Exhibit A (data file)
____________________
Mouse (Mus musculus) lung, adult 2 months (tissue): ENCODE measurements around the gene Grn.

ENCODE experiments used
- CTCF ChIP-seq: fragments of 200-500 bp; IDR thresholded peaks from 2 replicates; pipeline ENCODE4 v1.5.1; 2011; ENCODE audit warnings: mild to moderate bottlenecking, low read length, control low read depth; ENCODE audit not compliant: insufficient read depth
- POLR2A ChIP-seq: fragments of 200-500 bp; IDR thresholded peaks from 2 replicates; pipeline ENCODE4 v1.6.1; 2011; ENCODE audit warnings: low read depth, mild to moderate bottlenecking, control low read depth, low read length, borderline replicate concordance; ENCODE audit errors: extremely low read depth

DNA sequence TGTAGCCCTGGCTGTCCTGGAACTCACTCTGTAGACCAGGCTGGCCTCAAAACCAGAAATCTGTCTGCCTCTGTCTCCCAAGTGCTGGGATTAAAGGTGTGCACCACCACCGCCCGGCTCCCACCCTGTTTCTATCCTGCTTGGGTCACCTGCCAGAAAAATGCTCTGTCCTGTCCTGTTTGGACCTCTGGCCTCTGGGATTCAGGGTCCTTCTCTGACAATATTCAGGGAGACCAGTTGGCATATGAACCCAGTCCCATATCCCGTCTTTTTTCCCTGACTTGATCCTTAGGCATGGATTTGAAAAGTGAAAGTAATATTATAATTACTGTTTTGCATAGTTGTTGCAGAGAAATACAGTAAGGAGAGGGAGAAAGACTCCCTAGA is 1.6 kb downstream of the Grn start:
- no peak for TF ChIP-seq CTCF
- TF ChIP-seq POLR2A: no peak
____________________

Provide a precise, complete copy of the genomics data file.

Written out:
Mouse (Mus musculus) lung, adult 2 months (tissue): ENCODE measurements around the gene Grn.

ENCODE experiments used
- CTCF ChIP-seq: fragments of 200-500 bp; IDR thresholded peaks from 2 replicates; pipeline ENCODE4 v1.5.1; 2011; ENCODE audit warnings: mild to moderate bottlenecking, low read length, control low read depth; ENCODE audit not compliant: insufficient read depth
- POLR2A ChIP-seq: fragments of 200-500 bp; IDR thresholded peaks from 2 replicates; pipeline ENCODE4 v1.6.1; 2011; ENCODE audit warnings: low read depth, mild to moderate bottlenecking, control low read depth, low read length, borderline replicate concordance; ENCODE audit errors: extremely low read depth

DNA sequence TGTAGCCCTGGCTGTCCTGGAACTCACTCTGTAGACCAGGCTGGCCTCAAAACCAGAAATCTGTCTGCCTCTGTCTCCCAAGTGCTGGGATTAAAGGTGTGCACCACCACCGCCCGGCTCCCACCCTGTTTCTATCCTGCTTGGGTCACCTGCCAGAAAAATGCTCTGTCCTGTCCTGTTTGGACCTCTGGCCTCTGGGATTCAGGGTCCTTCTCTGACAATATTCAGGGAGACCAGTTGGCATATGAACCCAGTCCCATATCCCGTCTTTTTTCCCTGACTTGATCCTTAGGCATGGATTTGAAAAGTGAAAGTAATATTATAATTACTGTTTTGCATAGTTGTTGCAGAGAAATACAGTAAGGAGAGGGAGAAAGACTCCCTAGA is 1.6 kb downstream of the Grn start:
- no peak for TF ChIP-seq CTCF
- TF ChIP-seq POLR2A: no peak